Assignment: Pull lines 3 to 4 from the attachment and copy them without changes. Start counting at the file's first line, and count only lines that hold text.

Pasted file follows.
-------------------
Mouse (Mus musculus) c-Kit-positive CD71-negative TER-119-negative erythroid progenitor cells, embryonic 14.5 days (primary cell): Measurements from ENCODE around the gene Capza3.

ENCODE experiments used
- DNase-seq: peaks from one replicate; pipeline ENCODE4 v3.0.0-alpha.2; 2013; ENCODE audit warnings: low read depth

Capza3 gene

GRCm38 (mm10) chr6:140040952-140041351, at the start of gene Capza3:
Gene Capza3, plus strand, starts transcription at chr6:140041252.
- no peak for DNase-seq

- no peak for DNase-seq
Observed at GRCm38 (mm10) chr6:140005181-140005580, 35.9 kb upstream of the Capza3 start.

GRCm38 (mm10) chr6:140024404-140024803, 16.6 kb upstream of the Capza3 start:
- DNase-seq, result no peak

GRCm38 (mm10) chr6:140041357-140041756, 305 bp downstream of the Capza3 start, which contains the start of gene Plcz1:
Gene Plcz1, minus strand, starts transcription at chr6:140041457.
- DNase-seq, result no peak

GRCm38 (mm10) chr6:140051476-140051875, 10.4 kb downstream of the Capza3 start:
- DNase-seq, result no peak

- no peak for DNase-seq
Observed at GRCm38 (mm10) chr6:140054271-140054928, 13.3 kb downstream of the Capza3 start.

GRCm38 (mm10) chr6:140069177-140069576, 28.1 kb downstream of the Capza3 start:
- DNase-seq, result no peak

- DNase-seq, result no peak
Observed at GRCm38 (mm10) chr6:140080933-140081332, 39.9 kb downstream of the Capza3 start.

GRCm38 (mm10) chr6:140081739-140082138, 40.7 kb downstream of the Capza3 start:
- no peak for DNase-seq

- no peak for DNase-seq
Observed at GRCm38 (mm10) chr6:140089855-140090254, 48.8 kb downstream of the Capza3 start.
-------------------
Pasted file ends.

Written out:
- DNase-seq: peaks from one replicate; pipeline ENCODE4 v3.0.0-alpha.2; 2013; ENCODE audit warnings: low read depth

Capza3 gene